TIP: Be sure to use a wood or wood laminate peel for your prep peel. The metal blade peels are best reserved for use as oven peels.
We bake in a deck oven and we are presently baking on aluminum screens because when I use a peel to bake on the deck, the dough ends up sticking to the peel and making a mess in the oven as the toppings slide off of the dough. How do you keep the dough from sticking to the peel?
A: There are a couple of things that might cause the dough to stick to your peel. If you are using malt in your dough, make doubly sure that it is non-diastatic (non-enzyme active) malt. If the malt is diastatic malt (enzyme active), it will convert starch in the flour to sugars, making the dough sticky or tacky to the point where it will stick to almost any surface it comes into contact with, including a prep peel. If the dough is over absorbed (contains too much water) it may feel clammy or even exhibit a slight tackiness when touched. Over absorbed dough tends to be difficult to work with as the dough is just too extensible and is easily over stretched during the forming operation. While some of the traditional doughs are fairly high in absorption and difficult to handle during forming, they can still be peeled into the oven without much of a problem if they are well floured for ease of handling, and either fine cornmeal, or semolina flour is used as the peel dust to aid in sliding the prepared dough skin off of the peel. Be sure to use a wood or wood laminate peel for your prep peel.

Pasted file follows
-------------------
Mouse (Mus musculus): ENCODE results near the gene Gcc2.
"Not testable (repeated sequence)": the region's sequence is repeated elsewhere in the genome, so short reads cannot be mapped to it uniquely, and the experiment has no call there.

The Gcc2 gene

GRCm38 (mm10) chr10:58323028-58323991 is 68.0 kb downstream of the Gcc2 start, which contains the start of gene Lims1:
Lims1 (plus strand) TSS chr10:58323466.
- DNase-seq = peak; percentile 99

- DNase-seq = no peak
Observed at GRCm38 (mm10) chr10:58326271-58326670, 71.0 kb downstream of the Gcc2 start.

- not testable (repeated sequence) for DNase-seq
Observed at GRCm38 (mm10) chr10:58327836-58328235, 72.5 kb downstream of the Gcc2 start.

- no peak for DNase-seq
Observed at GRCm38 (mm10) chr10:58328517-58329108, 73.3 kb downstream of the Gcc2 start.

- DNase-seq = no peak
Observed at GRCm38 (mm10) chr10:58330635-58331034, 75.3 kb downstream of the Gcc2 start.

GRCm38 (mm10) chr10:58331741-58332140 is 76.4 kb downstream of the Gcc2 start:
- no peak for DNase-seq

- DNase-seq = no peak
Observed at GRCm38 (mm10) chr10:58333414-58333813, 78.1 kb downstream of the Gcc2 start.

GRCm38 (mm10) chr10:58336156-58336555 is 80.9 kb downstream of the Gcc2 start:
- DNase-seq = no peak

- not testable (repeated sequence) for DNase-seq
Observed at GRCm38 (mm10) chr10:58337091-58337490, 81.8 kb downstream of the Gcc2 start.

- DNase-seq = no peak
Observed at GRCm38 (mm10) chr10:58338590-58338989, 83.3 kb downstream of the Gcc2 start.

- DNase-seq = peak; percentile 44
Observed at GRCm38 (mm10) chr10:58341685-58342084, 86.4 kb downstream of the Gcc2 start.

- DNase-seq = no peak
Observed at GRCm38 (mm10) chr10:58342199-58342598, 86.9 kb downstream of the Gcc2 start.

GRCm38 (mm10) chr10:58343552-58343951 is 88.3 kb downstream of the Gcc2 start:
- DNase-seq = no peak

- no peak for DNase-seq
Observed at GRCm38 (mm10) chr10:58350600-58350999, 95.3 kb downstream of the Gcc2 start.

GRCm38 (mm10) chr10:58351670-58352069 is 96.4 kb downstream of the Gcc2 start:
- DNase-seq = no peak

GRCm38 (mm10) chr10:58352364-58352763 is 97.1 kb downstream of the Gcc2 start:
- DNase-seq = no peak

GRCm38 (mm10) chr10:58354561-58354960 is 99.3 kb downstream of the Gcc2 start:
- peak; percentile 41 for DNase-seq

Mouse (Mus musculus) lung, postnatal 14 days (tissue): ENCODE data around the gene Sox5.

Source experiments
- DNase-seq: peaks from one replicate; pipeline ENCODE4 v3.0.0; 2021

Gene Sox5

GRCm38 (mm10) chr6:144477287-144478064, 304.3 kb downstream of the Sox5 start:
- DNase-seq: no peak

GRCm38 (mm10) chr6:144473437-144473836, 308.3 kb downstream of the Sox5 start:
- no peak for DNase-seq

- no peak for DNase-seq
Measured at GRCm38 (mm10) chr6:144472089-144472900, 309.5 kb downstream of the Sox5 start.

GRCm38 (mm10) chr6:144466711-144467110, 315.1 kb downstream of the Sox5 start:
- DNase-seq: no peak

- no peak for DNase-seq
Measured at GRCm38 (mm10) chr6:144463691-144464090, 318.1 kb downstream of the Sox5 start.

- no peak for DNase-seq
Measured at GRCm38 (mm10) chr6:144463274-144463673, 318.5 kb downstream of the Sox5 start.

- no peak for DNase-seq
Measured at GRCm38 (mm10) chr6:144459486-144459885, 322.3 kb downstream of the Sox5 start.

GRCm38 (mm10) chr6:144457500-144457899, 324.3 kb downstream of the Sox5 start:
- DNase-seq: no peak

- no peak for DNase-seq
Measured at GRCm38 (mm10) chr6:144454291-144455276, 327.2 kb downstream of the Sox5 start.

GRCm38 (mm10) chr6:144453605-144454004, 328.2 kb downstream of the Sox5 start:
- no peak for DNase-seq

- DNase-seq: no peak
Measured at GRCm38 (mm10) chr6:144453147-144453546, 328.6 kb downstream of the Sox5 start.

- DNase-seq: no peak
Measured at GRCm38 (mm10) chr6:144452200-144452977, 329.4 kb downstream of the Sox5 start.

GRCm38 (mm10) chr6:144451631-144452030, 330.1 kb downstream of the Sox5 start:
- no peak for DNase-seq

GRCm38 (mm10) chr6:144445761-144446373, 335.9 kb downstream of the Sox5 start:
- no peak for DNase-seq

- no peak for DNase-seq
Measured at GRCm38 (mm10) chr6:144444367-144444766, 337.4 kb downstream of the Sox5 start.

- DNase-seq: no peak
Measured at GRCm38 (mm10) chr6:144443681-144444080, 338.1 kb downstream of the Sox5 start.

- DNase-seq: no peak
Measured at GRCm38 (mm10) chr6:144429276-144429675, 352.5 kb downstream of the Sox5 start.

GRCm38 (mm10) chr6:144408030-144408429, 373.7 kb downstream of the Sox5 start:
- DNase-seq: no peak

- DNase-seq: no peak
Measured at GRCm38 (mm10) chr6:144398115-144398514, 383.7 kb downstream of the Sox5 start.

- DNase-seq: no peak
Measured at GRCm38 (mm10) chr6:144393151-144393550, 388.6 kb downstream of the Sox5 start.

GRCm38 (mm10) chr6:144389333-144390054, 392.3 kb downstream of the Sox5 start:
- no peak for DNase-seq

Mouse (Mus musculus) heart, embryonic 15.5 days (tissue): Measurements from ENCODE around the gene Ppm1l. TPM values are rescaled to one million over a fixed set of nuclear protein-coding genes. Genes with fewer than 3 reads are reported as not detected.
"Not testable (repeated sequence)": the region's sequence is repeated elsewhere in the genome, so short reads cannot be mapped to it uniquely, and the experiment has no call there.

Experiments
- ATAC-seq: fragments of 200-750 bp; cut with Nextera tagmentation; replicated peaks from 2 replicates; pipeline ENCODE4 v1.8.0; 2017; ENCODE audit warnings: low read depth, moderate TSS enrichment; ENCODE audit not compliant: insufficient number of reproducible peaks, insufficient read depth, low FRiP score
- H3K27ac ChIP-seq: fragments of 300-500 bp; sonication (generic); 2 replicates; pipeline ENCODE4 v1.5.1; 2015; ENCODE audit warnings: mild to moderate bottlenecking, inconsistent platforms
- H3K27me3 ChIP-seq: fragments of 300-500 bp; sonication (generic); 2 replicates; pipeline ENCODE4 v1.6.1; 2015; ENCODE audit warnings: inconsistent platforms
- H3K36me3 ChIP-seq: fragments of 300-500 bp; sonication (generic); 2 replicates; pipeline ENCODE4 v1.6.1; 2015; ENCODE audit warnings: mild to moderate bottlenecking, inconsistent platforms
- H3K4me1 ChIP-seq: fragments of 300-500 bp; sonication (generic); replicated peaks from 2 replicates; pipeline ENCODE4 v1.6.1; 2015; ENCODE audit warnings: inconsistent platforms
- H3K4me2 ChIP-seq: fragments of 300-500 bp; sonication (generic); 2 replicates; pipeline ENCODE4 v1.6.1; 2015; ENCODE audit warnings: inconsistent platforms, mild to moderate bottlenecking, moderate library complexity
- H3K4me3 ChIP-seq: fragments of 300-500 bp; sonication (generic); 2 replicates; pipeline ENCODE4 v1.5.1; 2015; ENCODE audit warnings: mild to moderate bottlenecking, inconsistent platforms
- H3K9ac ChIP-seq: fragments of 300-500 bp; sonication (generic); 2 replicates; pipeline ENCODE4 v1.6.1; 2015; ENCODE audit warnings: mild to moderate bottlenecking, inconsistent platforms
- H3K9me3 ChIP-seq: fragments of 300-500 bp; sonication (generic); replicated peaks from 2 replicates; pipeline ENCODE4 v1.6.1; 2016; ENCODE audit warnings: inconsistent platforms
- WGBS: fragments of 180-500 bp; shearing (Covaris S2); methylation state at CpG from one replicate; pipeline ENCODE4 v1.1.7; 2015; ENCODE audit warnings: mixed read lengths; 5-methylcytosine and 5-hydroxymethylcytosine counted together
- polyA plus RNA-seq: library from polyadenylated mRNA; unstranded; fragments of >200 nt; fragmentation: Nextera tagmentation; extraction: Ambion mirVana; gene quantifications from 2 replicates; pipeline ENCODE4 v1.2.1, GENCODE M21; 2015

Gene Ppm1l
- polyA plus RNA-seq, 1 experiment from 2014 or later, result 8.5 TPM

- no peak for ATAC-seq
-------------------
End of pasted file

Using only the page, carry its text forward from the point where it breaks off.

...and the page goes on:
The metal blade peels are best reserved for use as oven peels. The reason for this is because the metal blade peels will force any moisture coming from the dough skin right back up against the dough surface, creating the potential for the dough to stick to the peel during unloading into the oven. This can be especially troublesome during the colder months when the metal peel blade is cold, and condensation is formed when the warm dough is placed upon it; now, any flour that is present on the dough skin quickly turns to school paste with very predictable results.
When a wood or wood laminate is used as a prep peel, the wood will have some capacity to absorb moisture, thus reducing the potential for stickiness. Because it is harder to form condensation between a wood peel and the dough skin, the issue of condensation is all but totally eliminated. Even with the best dough and wood prep peels, it is still possible for dough to stick to the peel if too much time is taken in prepping the dough skin.
Even when a novice is prepping a dough skin and taking their own sweet time about it, there is still only a slight chance that the dough will stick to the peel. But where the problem arises is when the prepped or partially prepped dough skin is allowed to remain on the prep peel while they do something else, like wash and cut a topping for the pizza or stop to answer the phone, etc.
The solution to this is easy to address –– just make sure once the dough is placed on the peel it is dressed and peeled into the oven without interruption. Of course, a good peel dust doesn’t hurt either.